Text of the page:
At a glance, hemp is a non-intoxicating variety of cannabis that contains high concentrations of Cannabidiol or CBD and less than 0.3% THC. And while cannabis plants look the same and come from the same plant family, hemp won’t get you high. It may, however, offer other benefits.
These cannabinoids are formed in trichomes, which are the little hairs found on the surface of cannabis plants. Some of these hairs are glandular trichomes that produce the compounds in the form of sticky resin.
Incredibly, all cannabinoids share a common precursor known as CBGA. This parent molecule acts as a stem cell cannabinoid and eventually, through a process called biosynthesis, becomes the many different cannabinoids you’ll find in full spectrum or whole-plant hemp extracts.
Most CBGA will become either THCA or CBDA, which then converts into THC or CBD respectively.
In hemp genetics, the majority of CBGA will become CBDA, leaving the remaining traces of CBGA to become THCA and other secondary cannabinoids.
Anyway, there’s plenty of fascinating science behind cannabinoid biosynthesis, however there are other phyto-compounds to consider as well.
Namely, terpenes. Most people know terpenes as the compounds responsible for the unique fragrance of cannabis, however, terpenes aren’t exclusive to hemp. They also fuel the aroma of fruits, spices, and other plants.
The most interesting aspect of terpenes is their ability to synergize with other plant compounds to alter the effects of hemp in the endocannabinoid system.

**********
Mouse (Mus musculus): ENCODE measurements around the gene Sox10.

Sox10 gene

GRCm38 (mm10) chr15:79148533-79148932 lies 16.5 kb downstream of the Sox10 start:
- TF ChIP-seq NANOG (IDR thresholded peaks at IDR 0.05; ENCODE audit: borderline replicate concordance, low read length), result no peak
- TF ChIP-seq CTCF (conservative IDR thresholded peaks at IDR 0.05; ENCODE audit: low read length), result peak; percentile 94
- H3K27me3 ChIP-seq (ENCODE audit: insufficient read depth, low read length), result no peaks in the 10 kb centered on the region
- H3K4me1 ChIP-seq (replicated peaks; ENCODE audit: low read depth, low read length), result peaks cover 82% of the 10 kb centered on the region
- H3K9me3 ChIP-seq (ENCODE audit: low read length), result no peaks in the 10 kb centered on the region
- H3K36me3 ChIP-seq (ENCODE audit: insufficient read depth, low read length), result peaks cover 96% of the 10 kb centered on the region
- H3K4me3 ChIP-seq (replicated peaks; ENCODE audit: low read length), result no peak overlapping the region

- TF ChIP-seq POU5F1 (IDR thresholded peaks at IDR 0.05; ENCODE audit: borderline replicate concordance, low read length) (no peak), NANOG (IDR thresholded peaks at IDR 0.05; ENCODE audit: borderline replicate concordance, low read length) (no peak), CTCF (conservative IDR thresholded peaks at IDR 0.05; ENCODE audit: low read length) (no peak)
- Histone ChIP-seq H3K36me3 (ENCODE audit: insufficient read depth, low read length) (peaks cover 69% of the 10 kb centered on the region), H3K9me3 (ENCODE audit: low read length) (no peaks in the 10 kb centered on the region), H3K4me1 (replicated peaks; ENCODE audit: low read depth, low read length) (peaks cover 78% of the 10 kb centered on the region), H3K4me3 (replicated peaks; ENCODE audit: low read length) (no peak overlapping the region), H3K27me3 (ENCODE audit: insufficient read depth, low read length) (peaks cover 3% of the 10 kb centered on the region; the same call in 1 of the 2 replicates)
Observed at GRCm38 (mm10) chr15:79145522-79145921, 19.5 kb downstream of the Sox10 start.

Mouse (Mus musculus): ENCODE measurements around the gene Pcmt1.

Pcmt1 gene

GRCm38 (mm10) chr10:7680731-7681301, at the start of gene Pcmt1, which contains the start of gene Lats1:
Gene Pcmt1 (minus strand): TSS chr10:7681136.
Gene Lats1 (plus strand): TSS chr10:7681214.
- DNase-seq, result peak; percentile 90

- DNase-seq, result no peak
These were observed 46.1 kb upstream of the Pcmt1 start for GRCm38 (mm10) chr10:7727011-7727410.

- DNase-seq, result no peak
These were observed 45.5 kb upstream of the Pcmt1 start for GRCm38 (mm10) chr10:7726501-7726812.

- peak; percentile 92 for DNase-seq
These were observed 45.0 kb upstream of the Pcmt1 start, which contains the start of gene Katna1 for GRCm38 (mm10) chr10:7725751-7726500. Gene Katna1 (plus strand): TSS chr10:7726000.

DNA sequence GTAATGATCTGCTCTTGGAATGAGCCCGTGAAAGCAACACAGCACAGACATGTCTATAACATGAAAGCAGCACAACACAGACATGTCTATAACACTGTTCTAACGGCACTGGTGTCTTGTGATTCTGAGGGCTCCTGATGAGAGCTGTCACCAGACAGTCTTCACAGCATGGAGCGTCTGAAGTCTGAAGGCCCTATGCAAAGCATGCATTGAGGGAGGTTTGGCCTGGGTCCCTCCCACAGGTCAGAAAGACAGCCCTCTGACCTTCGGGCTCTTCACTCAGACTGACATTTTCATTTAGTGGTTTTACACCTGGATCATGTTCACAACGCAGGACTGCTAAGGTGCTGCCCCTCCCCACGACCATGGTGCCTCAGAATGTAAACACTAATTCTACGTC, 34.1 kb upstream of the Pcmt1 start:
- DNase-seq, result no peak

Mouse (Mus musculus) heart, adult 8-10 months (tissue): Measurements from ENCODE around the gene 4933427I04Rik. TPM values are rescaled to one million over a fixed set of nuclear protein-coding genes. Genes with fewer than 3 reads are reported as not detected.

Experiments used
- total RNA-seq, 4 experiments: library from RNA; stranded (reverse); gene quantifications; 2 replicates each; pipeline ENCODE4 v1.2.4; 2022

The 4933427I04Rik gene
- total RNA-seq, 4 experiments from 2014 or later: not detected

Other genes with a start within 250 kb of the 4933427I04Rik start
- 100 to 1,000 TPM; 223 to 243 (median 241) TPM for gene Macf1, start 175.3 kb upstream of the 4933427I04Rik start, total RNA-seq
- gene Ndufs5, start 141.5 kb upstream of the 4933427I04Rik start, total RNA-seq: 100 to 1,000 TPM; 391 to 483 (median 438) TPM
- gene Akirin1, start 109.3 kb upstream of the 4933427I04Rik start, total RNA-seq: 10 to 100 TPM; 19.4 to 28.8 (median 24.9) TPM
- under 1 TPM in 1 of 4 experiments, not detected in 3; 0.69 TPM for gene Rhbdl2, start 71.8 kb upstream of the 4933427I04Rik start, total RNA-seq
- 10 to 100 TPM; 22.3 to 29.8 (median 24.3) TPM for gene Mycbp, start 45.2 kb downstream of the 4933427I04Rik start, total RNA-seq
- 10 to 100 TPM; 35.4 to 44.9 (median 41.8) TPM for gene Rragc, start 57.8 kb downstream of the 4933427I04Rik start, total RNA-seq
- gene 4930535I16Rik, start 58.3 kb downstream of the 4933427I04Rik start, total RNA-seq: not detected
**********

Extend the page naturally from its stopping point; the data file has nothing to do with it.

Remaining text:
And while cannabinoids and terpenes are our primary focus, hemp is also a rich source of nutrition and is considered a superfood. Even hemp seeds are packed with nutritious value. And while they lack some of the compounds found in the plant, these tiny seeds are high in protein and essential fatty acids.
Hemp is the Future
But hemp is a lot more than just a superfood or supplement. It’s a durable, fibrous plant that can be used to produce thousands of products ranging from textiles, paper, plastics, building materials, and even fuel. And as a bonus, the fiber harvested from hemp is actually stronger and more sustainable than other materials used in most textile and paper industries today.
The natural makeup of hemp isn’t just good for the body, it’s good for the world as a whole.